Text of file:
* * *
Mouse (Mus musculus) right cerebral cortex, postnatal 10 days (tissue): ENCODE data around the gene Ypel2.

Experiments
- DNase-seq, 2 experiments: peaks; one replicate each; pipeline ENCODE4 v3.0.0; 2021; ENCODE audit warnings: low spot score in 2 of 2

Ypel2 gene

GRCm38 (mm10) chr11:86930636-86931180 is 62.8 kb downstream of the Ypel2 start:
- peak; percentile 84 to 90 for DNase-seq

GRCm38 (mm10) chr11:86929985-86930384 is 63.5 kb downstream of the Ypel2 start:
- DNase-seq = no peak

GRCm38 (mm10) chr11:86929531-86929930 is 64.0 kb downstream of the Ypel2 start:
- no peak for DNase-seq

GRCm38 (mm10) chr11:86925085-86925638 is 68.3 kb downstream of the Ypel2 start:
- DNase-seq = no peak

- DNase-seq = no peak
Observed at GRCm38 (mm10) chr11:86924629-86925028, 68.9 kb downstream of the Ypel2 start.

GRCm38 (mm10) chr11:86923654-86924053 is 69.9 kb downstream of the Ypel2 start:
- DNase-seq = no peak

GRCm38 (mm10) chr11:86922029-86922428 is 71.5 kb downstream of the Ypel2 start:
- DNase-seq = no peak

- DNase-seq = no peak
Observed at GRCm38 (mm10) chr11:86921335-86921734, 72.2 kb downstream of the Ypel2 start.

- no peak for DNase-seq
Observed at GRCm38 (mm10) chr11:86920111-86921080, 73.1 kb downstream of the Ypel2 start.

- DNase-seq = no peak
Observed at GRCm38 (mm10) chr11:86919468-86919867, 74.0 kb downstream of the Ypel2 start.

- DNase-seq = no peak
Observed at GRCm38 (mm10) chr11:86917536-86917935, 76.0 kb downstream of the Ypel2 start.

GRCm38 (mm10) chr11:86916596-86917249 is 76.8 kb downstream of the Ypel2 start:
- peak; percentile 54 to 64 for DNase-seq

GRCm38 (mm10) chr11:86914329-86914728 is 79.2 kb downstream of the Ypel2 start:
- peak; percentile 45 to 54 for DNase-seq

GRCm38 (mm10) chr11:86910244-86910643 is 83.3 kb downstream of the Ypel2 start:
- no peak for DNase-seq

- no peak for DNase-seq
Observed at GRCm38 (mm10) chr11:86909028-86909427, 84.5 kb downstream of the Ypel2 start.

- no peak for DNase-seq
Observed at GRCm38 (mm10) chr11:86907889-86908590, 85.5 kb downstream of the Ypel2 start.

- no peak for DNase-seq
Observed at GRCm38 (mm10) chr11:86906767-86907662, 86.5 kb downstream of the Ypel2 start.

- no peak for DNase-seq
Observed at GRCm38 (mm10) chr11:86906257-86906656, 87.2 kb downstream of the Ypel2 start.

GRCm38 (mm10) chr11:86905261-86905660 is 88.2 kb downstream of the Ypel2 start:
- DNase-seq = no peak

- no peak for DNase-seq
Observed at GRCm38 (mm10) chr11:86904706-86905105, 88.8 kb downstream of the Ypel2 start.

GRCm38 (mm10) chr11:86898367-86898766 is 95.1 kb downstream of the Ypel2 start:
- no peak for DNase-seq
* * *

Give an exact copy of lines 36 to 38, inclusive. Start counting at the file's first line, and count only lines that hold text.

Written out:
Observed at GRCm38 (mm10) chr11:86907889-86908590, 85.5 kb downstream of the Ypel2 start.

- no peak for DNase-seq
Observed at GRCm38 (mm10) chr11:86906767-86907662, 86.5 kb downstream of the Ypel2 start.